I think the "trust the compiler" philosophy is for stability (20 years 
 old), not optimizations.

Nope. Read the documentation on foreach. It says specifically that foreach is preferred over other looping mechanisms because the compiler will optimize it. -Craig
Apr 19 2007
next sibling parent reply Dan <murpsoft hotmail.com> writes:
Craig Black Wrote:

  I think the "trust the compiler" philosophy is for stability (20 years 
 old), not optimizations.

Nope. Read the documentation on foreach. It says specifically that foreach is preferred over other looping mechanisms because the compiler will optimize it. -Craig

I'm not going to change any foreach code over. I'm going to wait until someone in Walter's group fixes it. : )
Apr 19 2007
parent reply Dave <Dave_member pathlink.com> writes:
Dan wrote:
 Craig Black Wrote:
 
  I think the "trust the compiler" philosophy is for stability (20 years 
 old), not optimizations.

is preferred over other looping mechanisms because the compiler will optimize it. -Craig

I'm not going to change any foreach code over. I'm going to wait until someone in Walter's group fixes it. : )

You might want to try it out first before making any judgments anyhow. I tried a couple of the benchmark tests and 'foreach' performed the same as 'array' for example. Mine were ran on a P4 chip and an AMD64 chip (original was Turion).
Apr 19 2007
parent reply Manfred Nowak <svv1999 hotmail.com> writes:
Dave wrote
 Mine were ran on a P4 chip and an AMD64 chip (original was
 Turion). 

It is disgusting to see, that three random benchmarkers all get different results. Mine were run on an AMD64 X2 under WinXP32 and compiled with DMD1.012. Quotients (foreach/other): Thomas: 200% Dave: 100% me: 85% What causes those huge differences? Here is my main: import std.stdio, std.perf; void main(){ const int f= 256; int[ ] a= new int[ 1024*1024*f]; auto c=new PerformanceCounter; auto c2=new PerformanceCounter; c.start; for(int i= 1; i<=5120/f; i++) volatile sum_foreach( a); c.stop; volatile auto t= c.microseconds; c2.start; for(int i= 1; i<=5120/f; i++) volatile sum_array( a); c2.stop; writefln( "%s %s %s" , cast(real)t/c2.microseconds , t , c2.microseconds ); } -manfred
Apr 19 2007
parent reply Dave <Dave_member pathlink.com> writes:
Manfred Nowak wrote:
 Dave wrote
 Mine were ran on a P4 chip and an AMD64 chip (original was
 Turion). 

It is disgusting to see, that three random benchmarkers all get different results. Mine were run on an AMD64 X2 under WinXP32 and compiled with DMD1.012. Quotients (foreach/other): Thomas: 200% Dave: 100% me: 85% What causes those huge differences? Here is my main: import std.stdio, std.perf; void main(){ const int f= 256; int[ ] a= new int[ 1024*1024*f]; auto c=new PerformanceCounter; auto c2=new PerformanceCounter; c.start; for(int i= 1; i<=5120/f; i++) volatile sum_foreach( a); c.stop; volatile auto t= c.microseconds; c2.start; for(int i= 1; i<=5120/f; i++) volatile sum_array( a); c2.stop; writefln( "%s %s %s" , cast(real)t/c2.microseconds , t , c2.microseconds ); } -manfred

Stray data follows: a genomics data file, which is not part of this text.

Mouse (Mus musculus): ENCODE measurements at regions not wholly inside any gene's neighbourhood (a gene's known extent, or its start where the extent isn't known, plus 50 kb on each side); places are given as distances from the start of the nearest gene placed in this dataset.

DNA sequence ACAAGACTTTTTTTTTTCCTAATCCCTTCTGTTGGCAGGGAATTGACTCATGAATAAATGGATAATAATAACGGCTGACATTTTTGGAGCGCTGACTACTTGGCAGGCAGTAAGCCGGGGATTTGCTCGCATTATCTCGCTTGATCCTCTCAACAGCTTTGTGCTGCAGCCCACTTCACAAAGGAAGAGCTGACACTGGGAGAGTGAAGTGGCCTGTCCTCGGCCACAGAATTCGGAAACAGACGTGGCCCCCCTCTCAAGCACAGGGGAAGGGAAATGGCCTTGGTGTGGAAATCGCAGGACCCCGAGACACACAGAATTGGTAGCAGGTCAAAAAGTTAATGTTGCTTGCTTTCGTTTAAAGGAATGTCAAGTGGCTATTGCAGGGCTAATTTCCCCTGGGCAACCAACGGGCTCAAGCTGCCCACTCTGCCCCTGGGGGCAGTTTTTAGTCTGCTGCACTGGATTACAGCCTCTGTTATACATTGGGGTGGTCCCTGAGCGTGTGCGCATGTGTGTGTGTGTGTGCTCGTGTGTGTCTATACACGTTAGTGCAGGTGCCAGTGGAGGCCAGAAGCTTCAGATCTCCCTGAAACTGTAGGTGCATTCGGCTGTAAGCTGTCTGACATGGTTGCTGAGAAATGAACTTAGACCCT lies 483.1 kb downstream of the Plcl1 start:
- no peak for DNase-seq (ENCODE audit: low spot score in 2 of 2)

I was using a simple 1024 x 1024 size array before. Using a 1024 x 1024 x 64 array, I got: P4: 97% (linux32 FC5) AMD64: 92% (WinXP32) So, the array size seems to make some difference, at least on AMD machines. Here's all of the code I tested with: import std.date, std.perf, std.stdio; void main() { int[] arr = new int[1024*1024*64]; int result1 = 0, result2 = 0; // initialize with values that won't cause an integer overflow foreach(i, ref e; arr) e = i % 5 + 1; version(perftime) { auto t1 = new PerformanceCounter; t1.start; for(auto i = 0; i < 10; i++) result1 = sum_foreach(arr); t1.stop; auto t2 = new PerformanceCounter; t2.start; for(auto i = 0; i < 10; i++) result2 = sum_array(arr); t2.stop; writefln("%s %s %s %s %s" , cast(real)t1.microseconds/t2.microseconds , t1.microseconds , t2.microseconds , result1 , result2 ); } else { d_time s1 = getUTCtime; for(auto i = 0; i < 10; i++) result1 = sum_foreach(arr); d_time e1 = getUTCtime; d_time s2 = getUTCtime; for(auto i = 0; i < 10; i++) result2 = sum_array(arr); d_time e2 = getUTCtime; writefln("%s %s %s %s %s" , cast(real)(e1-s1)/(e2-s2) , e1-s1 , e2-s2 , result1 , result2 ); } } T sum_foreach(T)(T[] data) { T result = 0; foreach(element; data) { result += element; } return result; } T sum_array(T)(T[] data) { T result = 0; size_t index = 0; while(index < data.length) { result += data[index]; index++; } return result; }